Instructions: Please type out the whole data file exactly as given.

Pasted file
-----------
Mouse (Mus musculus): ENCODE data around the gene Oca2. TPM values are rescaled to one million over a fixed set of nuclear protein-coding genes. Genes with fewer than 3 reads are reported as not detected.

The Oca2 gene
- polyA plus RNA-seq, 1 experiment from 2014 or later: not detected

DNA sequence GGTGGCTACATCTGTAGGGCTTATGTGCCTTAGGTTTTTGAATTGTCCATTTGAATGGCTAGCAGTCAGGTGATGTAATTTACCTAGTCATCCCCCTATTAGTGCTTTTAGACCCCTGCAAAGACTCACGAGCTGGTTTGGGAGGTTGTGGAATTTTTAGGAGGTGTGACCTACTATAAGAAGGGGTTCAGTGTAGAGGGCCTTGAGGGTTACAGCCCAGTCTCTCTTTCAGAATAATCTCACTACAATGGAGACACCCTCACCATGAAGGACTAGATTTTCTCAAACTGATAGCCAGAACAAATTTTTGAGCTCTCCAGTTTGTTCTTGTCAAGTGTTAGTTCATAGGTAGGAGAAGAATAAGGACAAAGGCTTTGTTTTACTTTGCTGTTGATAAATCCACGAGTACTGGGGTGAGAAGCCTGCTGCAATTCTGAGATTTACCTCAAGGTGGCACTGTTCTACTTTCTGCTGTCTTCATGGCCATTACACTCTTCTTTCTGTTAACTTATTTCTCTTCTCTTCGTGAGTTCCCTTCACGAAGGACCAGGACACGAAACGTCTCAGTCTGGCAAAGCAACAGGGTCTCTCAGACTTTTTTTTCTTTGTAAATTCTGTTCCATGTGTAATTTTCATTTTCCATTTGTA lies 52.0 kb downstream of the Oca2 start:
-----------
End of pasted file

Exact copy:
Mouse (Mus musculus): ENCODE data around the gene Oca2. TPM values are rescaled to one million over a fixed set of nuclear protein-coding genes. Genes with fewer than 3 reads are reported as not detected.

The Oca2 gene
- polyA plus RNA-seq, 1 experiment from 2014 or later: not detected

DNA sequence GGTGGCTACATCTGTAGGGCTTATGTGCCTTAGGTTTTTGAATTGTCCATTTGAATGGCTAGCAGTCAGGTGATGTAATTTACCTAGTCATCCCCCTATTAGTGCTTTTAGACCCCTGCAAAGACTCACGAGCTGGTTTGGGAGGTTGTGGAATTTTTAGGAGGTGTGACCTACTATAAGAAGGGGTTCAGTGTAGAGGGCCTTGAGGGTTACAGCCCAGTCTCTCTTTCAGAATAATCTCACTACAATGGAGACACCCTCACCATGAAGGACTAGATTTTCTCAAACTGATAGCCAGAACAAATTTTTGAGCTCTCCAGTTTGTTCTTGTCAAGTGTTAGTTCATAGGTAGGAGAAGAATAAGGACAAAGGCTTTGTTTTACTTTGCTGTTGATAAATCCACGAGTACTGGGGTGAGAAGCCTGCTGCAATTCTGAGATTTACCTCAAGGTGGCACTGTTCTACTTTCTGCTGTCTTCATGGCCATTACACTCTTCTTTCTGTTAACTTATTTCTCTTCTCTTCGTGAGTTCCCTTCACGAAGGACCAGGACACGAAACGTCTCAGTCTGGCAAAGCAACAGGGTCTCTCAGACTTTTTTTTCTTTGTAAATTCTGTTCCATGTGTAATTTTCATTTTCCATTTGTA lies 52.0 kb downstream of the Oca2 start: